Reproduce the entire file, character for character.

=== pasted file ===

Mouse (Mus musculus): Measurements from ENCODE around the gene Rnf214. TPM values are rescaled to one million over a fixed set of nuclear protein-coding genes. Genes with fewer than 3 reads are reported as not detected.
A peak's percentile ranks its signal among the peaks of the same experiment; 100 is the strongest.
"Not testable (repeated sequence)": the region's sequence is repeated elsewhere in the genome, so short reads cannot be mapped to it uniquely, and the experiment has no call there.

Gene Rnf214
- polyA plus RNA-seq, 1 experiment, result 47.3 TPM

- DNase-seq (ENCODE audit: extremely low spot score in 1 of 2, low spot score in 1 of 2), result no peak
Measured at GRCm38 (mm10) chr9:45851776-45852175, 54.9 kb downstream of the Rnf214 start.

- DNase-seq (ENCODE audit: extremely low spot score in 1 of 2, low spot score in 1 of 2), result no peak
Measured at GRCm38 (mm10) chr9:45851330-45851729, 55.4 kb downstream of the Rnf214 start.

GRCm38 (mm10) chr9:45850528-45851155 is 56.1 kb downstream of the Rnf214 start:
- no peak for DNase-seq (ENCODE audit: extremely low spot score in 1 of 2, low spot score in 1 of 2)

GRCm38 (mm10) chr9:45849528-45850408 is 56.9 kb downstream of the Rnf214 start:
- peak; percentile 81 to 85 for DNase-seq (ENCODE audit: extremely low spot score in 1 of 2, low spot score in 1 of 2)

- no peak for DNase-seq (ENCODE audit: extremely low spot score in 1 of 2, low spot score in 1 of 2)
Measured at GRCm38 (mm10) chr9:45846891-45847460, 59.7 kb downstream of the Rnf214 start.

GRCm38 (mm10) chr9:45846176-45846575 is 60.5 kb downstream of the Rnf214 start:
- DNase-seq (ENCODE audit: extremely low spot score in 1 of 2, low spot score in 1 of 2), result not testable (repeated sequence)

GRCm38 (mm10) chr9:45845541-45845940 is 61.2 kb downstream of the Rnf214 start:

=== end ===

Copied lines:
Mouse (Mus musculus): Measurements from ENCODE around the gene Rnf214. TPM values are rescaled to one million over a fixed set of nuclear protein-coding genes. Genes with fewer than 3 reads are reported as not detected.
A peak's percentile ranks its signal among the peaks of the same experiment; 100 is the strongest.
"Not testable (repeated sequence)": the region's sequence is repeated elsewhere in the genome, so short reads cannot be mapped to it uniquely, and the experiment has no call there.

Gene Rnf214
- polyA plus RNA-seq, 1 experiment, result 47.3 TPM

- DNase-seq (ENCODE audit: extremely low spot score in 1 of 2, low spot score in 1 of 2), result no peak
Measured at GRCm38 (mm10) chr9:45851776-45852175, 54.9 kb downstream of the Rnf214 start.

- DNase-seq (ENCODE audit: extremely low spot score in 1 of 2, low spot score in 1 of 2), result no peak
Measured at GRCm38 (mm10) chr9:45851330-45851729, 55.4 kb downstream of the Rnf214 start.

GRCm38 (mm10) chr9:45850528-45851155 is 56.1 kb downstream of the Rnf214 start:
- no peak for DNase-seq (ENCODE audit: extremely low spot score in 1 of 2, low spot score in 1 of 2)

GRCm38 (mm10) chr9:45849528-45850408 is 56.9 kb downstream of the Rnf214 start:
- peak; percentile 81 to 85 for DNase-seq (ENCODE audit: extremely low spot score in 1 of 2, low spot score in 1 of 2)

- no peak for DNase-seq (ENCODE audit: extremely low spot score in 1 of 2, low spot score in 1 of 2)
Measured at GRCm38 (mm10) chr9:45846891-45847460, 59.7 kb downstream of the Rnf214 start.

GRCm38 (mm10) chr9:45846176-45846575 is 60.5 kb downstream of the Rnf214 start:
- DNase-seq (ENCODE audit: extremely low spot score in 1 of 2, low spot score in 1 of 2), result not testable (repeated sequence)

GRCm38 (mm10) chr9:45845541-45845940 is 61.2 kb downstream of the Rnf214 start: